Although separated by more than 135 years, the first major department store in Salt Lake City, Utah, and the city’s newest retail destination share one thing in common - a historic cast iron façade restored with an advanced fluoropolymer coating system from Tnemec. “The amount of craftsmanship and handiwork that goes into restoring cast iron architecture like this is unbelievable,” Tnemec coating consultant Michelle Call explained. “That’s why landmark projects require high-performance coating systems.”
The iconic façade, which is listed on the National Register of Historic Places, belonged to Zion’s Cooperative Mercantile Institution (ZCMI) founded by Brigham Young in 1868. The 75-foot high by 140-foot long facade features cast iron colonnades with ornamental castings and a cornice section made of galvanized metal. The façade is now part of the new Macy’s department store in the downtown City Creek development.
During restoration, original cast iron and replacement pieces re-cast in aluminum were prepared by abrasive blast cleaning and shop-primed with an epoxy coating that doubled as field-applied tie coat. Specified primers were Series 90-97 Tneme-Zinc, Series 66 Hi-Build Epoxoline and Series N69 Hi-Build Epoxoline II.
Pitted cast iron pieces were reconditioned using Series 215 Surfacing Epoxy and primed with a coat of Series 90-97 Tneme-Zinc, a zinc-rich aromatic urethane. Structural steel used to secure cast iron components to the building was blast-cleaned and primed by the fabricator with Series 90-97.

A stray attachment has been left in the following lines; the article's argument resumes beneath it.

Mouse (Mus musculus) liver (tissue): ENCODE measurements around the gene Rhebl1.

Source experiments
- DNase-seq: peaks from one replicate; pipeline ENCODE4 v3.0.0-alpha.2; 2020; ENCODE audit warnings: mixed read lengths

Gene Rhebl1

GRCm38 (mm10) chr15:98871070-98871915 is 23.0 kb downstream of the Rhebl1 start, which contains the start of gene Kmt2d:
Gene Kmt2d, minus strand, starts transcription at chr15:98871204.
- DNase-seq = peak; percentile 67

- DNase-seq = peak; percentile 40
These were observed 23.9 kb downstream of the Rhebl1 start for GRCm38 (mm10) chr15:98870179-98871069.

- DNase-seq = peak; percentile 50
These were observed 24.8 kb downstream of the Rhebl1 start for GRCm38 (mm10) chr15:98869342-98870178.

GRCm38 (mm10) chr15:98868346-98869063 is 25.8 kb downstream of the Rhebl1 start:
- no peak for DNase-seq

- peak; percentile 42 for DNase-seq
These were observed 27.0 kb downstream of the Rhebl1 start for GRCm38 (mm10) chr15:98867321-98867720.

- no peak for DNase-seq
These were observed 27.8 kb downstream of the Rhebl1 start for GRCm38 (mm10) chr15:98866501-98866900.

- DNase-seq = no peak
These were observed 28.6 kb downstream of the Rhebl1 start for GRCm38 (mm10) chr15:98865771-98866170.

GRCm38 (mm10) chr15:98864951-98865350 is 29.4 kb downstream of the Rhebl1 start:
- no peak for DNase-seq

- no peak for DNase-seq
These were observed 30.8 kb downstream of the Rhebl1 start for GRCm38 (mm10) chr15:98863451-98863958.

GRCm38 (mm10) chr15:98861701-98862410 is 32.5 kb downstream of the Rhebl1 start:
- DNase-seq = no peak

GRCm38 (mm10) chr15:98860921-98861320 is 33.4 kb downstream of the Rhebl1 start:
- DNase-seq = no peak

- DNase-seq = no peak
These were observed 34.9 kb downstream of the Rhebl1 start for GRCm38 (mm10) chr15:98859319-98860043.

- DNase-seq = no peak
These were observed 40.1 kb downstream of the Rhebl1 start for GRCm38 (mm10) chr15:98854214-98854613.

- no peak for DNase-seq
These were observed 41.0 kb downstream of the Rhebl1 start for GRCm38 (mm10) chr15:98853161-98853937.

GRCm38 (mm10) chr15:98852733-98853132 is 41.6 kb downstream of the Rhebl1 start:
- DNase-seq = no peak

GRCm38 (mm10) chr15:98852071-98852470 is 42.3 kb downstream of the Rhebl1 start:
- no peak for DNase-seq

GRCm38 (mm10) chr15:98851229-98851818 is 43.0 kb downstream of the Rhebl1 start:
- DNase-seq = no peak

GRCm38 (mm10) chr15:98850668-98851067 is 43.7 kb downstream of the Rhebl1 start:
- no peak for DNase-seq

The façade’s cornice section was prepared in accordance with SSPC-SP1 Solvent Cleaning. “They originally tried abrasive blasting, but the sheet metal was too thin,” Call noted. “So they used a chemical stripper on the metal and pressure-washed it.”
The cornice section above the window bays were galvanized metal that was 100 percent shop-applied. The section was primed with Series 66, followed by a finish coat of Series 1072 Fluoronar, a high-solids fluoropolymer resin that offers outstanding color and gloss retention. Among the custom colors specified was an elegant gold accent, matched to simulate 24-karat gold leafing, in Series 1078 Fluoronar Metallic. The Fluoronar was then coated with Series 1079-0762 Metallic Clearcoat, a clear coat used to both enhance the finish and extend the long-term weathering qualities of metallic pigmented coatings. Structural steel for these sections was primed with a high-build epoxy, Series 135 Chembuild.
During the recoating, the façade was surrounded by scaffolding and enclosed to help control environmental conditions. Tie-coats, finish coats and the gold accent finishes were applied with brushes, rollers and sprayers to the cast iron columns and individual decorative castings that were then reassembled and attached by screws. Approximately 2,300 hours and 500 gallons of coatings were needed to complete the project.